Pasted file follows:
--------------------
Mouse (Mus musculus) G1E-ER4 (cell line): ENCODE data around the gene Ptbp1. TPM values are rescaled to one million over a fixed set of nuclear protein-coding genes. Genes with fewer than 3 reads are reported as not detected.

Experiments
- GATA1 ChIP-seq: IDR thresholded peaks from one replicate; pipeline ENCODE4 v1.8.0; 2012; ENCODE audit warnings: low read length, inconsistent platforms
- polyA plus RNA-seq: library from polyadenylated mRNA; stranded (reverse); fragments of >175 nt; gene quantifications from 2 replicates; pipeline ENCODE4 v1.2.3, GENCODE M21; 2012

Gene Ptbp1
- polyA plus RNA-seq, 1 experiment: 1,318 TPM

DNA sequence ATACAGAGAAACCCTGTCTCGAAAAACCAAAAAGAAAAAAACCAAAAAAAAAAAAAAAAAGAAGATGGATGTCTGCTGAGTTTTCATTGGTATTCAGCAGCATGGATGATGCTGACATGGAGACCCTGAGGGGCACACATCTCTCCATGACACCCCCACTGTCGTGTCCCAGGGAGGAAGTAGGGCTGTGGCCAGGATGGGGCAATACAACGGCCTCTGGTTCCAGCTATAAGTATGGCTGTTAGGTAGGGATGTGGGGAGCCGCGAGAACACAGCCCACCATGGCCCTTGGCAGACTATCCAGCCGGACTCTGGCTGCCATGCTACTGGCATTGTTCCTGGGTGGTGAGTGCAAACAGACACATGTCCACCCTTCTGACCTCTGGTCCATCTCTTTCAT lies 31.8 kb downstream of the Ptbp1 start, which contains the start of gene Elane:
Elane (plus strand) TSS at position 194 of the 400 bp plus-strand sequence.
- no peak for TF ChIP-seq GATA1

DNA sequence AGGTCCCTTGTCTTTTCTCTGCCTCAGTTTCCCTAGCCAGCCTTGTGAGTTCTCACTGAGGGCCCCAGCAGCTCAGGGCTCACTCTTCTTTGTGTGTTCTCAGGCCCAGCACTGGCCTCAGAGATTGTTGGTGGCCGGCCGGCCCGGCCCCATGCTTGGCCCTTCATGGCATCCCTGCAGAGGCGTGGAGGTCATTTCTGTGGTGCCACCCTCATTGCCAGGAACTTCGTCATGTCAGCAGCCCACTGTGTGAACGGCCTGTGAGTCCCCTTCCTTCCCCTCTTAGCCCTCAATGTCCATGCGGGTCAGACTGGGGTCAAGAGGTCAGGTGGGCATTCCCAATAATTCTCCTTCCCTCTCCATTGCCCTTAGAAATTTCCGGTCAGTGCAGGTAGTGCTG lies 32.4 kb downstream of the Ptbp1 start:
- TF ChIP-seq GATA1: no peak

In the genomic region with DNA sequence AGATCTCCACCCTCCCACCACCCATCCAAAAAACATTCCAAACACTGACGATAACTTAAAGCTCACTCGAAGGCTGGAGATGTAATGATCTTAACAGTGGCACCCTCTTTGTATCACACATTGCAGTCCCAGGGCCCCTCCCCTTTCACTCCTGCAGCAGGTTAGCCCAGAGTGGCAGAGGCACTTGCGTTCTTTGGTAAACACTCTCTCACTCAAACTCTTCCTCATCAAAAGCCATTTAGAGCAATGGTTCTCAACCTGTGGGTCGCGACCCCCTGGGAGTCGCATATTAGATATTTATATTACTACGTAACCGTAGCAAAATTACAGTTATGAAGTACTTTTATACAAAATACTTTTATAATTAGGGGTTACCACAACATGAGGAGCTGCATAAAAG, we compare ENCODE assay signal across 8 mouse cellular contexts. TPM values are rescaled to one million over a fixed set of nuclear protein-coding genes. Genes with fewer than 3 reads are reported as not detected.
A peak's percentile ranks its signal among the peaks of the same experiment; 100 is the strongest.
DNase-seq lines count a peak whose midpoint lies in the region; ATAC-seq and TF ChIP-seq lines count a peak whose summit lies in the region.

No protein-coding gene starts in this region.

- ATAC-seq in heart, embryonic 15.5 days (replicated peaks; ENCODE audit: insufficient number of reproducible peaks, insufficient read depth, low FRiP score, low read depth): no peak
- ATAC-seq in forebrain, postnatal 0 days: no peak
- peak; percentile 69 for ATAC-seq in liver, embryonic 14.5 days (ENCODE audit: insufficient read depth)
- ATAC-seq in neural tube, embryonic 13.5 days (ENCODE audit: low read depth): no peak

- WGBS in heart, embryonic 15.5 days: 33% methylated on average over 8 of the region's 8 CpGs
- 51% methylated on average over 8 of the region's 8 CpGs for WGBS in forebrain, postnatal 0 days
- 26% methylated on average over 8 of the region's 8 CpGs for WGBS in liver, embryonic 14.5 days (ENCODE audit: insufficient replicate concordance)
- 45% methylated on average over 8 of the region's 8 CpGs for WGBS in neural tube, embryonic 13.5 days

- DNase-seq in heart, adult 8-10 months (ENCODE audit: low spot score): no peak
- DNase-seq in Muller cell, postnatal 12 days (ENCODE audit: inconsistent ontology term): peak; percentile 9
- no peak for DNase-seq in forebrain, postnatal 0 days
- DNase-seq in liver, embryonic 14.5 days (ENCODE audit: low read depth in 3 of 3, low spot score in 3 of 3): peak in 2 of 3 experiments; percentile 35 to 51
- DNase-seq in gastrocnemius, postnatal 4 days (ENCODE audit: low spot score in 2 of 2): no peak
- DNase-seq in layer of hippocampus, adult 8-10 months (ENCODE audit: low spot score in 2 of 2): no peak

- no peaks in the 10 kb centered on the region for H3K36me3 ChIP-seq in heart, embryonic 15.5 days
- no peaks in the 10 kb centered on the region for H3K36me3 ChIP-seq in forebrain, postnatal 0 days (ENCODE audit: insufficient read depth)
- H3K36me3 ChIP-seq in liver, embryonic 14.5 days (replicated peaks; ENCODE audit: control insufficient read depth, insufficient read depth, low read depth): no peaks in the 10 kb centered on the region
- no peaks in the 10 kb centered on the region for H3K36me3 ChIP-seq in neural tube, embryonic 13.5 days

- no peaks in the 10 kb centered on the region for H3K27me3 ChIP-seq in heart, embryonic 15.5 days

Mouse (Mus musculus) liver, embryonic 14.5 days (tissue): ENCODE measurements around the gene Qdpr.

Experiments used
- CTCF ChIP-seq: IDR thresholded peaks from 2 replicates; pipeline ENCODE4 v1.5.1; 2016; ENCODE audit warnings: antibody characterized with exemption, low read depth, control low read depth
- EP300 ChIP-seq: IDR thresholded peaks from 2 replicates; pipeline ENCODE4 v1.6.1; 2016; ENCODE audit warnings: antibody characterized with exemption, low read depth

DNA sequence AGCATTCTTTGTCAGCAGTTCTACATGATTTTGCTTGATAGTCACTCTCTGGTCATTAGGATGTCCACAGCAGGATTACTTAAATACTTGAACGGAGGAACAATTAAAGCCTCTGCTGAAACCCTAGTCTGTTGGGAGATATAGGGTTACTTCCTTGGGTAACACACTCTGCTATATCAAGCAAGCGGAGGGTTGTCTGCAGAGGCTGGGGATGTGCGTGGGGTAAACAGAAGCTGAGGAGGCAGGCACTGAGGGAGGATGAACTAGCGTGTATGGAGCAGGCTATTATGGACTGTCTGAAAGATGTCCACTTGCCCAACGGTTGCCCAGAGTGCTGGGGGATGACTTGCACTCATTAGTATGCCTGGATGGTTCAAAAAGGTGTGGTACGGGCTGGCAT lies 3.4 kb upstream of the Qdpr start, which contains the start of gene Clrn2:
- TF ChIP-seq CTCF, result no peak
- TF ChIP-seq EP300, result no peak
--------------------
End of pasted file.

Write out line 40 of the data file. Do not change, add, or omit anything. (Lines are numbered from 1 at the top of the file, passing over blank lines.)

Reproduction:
- TF ChIP-seq CTCF, result no peak